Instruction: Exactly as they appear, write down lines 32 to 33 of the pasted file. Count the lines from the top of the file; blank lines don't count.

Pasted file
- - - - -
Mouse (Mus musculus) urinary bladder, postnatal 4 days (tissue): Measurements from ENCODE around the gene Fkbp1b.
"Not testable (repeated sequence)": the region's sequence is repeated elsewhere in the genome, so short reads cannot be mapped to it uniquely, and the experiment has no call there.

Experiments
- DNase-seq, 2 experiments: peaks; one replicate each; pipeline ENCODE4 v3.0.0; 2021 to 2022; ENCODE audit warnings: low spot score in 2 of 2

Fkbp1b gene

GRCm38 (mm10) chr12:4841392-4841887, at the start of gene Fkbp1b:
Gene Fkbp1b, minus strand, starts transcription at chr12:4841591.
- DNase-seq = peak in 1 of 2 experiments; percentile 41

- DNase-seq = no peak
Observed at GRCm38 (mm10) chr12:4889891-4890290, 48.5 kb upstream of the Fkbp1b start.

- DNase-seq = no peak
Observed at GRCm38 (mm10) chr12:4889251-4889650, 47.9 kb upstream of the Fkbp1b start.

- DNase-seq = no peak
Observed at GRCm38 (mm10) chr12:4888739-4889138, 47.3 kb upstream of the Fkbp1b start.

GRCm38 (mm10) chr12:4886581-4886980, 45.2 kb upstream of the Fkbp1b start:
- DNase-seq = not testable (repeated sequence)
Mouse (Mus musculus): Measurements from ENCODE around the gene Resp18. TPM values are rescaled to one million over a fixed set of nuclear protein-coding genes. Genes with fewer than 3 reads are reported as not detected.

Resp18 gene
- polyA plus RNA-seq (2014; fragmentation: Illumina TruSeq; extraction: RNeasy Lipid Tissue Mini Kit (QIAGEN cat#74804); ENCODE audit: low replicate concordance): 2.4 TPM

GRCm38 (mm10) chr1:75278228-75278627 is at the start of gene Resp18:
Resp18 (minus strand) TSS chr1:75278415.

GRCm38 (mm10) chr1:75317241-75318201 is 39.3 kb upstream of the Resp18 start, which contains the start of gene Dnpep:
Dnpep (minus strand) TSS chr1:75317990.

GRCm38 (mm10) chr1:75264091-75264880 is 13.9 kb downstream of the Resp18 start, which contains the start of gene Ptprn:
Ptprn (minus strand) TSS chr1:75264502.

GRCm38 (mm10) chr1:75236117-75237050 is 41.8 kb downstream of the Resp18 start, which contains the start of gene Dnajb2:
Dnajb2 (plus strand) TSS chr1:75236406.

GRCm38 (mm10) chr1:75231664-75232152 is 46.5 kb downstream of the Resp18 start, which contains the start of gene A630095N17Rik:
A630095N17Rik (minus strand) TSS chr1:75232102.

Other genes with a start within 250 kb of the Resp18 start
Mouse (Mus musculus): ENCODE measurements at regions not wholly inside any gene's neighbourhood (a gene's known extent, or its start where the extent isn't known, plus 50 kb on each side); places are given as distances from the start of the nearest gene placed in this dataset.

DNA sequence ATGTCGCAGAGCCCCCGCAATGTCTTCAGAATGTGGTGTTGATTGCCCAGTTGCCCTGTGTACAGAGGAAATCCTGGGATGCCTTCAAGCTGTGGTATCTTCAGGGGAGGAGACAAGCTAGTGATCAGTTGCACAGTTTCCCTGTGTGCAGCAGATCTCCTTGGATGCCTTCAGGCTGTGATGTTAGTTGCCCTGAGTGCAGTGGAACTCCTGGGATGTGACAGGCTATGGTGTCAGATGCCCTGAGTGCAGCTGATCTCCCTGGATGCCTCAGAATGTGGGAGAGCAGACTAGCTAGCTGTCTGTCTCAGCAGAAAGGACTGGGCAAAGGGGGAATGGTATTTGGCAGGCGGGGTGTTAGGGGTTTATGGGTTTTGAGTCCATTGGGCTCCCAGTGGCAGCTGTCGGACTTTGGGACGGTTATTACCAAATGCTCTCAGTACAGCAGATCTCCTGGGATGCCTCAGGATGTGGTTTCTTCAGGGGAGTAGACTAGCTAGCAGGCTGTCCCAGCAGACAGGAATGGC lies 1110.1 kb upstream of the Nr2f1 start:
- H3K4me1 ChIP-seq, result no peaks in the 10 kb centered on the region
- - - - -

DNA sequence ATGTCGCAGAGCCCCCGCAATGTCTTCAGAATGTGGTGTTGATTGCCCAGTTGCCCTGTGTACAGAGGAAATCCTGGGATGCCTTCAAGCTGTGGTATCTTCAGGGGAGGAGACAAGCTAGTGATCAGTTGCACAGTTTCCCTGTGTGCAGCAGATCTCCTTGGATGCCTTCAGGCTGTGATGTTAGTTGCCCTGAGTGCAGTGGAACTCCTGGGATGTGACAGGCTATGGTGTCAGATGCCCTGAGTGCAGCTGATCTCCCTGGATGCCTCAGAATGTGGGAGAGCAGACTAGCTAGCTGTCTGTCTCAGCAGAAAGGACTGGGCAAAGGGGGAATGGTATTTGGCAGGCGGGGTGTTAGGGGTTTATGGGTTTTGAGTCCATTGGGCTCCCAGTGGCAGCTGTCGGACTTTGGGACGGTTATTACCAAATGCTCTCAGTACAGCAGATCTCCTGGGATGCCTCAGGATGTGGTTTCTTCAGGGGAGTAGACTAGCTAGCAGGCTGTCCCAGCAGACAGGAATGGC lies 1110.1 kb upstream of the Nr2f1 start:
- H3K4me1 ChIP-seq, result no peaks in the 10 kb centered on the region